You do it because you remember what a thrill it was when you DID believe, and how much love your parents were pouring out on you when they made it more fun for you. I will always remember riding home from our Christmas Eve party at my aunt’s house, and my dad pointing out some star in the glittery, cold night sky, and saying, “That’s Rudolph’s nose. Right there!” And then we’d be all nervous and excited about getting home and into bed before he landed at our house.
    My kids have never paid too much attention to what other kids get from Santa.

    Since our Girl Scout troop is about to buy all these gifts for foster kids, I thought it would raise questions about why these kids can’t just collect from Santa, but the Girl Scout juniors are probably past that, and if Pebbles and Toth asked, I have my story worked out: Because the foster kids move around a lot, Santa might not know where to find him, so we have to help him out.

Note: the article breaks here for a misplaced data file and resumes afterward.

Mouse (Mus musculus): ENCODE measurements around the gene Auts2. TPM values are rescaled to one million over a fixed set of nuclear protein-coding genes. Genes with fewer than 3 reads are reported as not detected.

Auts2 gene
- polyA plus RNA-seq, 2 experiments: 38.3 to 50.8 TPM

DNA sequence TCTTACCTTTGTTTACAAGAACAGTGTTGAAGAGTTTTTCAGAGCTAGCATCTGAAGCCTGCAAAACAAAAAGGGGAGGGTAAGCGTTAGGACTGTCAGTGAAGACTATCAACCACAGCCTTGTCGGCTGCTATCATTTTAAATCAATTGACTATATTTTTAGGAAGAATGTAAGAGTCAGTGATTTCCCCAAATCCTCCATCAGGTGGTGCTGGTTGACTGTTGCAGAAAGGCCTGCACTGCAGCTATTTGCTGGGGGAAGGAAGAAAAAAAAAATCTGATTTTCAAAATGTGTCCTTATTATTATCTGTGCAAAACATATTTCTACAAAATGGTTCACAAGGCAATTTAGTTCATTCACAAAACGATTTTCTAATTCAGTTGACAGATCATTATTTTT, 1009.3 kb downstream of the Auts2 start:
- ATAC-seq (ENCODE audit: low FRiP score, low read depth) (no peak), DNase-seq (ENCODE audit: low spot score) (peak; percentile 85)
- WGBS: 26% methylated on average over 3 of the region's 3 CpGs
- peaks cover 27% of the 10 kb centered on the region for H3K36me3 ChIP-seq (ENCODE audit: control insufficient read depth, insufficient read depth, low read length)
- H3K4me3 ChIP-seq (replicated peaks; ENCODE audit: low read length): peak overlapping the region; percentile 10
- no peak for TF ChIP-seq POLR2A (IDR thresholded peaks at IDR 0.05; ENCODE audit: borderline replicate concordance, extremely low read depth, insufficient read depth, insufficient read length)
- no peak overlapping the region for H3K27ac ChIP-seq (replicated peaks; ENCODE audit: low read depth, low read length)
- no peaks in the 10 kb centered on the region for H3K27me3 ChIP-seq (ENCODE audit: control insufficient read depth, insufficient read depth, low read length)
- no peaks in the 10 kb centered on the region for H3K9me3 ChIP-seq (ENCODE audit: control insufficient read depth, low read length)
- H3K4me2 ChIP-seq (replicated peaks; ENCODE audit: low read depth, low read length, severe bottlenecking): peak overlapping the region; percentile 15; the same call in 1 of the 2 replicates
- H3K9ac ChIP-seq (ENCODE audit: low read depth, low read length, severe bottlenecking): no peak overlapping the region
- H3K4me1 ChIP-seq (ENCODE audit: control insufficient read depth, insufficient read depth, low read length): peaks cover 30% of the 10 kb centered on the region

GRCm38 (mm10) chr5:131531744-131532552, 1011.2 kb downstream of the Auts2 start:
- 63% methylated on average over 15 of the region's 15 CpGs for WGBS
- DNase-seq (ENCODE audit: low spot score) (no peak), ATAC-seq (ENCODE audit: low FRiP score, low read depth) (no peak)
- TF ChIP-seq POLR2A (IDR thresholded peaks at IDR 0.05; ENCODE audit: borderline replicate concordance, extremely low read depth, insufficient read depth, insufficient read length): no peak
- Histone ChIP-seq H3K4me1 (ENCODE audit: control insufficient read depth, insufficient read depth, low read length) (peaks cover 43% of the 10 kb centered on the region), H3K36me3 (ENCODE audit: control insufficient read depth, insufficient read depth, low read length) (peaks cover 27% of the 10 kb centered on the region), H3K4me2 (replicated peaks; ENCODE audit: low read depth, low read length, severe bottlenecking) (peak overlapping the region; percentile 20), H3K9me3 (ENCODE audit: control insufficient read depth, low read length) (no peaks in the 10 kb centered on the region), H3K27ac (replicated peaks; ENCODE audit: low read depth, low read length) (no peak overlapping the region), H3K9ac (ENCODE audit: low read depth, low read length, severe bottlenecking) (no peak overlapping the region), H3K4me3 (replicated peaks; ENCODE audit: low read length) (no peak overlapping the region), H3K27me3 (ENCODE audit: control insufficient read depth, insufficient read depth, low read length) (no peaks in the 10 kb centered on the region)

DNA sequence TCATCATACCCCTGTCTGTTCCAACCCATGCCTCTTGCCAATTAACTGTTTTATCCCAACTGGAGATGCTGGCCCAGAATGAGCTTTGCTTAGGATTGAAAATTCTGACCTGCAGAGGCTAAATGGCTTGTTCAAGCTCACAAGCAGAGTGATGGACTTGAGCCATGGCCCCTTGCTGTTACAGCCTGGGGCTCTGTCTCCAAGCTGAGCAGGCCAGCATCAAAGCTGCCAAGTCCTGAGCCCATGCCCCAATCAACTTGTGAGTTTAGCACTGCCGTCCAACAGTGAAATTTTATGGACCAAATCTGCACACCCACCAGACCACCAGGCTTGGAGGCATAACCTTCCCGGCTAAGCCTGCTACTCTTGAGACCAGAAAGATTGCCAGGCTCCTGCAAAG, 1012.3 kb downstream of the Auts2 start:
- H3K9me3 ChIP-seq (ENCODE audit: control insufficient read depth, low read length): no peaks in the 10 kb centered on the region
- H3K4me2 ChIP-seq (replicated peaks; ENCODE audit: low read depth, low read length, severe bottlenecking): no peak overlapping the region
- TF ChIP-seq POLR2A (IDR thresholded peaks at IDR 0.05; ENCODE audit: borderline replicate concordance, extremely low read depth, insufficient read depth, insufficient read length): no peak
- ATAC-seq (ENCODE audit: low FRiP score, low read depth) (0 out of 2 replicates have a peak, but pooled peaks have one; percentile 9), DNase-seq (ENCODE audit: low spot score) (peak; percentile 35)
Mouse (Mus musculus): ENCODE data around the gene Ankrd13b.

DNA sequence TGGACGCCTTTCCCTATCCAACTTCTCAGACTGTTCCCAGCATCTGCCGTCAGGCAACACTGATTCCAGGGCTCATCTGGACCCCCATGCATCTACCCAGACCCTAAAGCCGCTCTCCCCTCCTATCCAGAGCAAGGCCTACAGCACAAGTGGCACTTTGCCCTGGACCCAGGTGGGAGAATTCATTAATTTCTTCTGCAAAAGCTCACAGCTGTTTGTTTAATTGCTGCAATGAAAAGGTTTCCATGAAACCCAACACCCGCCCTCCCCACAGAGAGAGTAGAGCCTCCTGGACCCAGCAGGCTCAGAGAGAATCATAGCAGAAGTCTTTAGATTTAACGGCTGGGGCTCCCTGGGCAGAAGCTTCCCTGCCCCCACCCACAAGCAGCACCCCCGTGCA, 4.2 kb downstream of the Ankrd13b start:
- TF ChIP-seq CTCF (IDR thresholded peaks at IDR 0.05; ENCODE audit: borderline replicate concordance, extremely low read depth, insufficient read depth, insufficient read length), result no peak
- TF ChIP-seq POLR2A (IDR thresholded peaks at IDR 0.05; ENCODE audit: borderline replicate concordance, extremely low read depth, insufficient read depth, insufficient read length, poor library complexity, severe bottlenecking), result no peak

2. shopliftingwithpermission says:

    This is one of my favorite posts you’ve ever written. When I figured out the Santa thing as a kid I vowed I would never lie to my children like that. Now of course it is the least of the many, many things I lie to them about — although I, too, claim ignorance about a lot of it. The beautiful thing now is that Nutmeg, well, I’m sure she gets it, a smart kid like her, but she has taken to embellishing the Santa story for her siblings, without ever having said to me in private that she doesn’t believe. We saw Santa downtown San Francisco on a night that we knew he was supposed to be at the shopping center in Alameda, because the sign had said so. Nutmeg said, “I think he went to Alameda first, then came here.”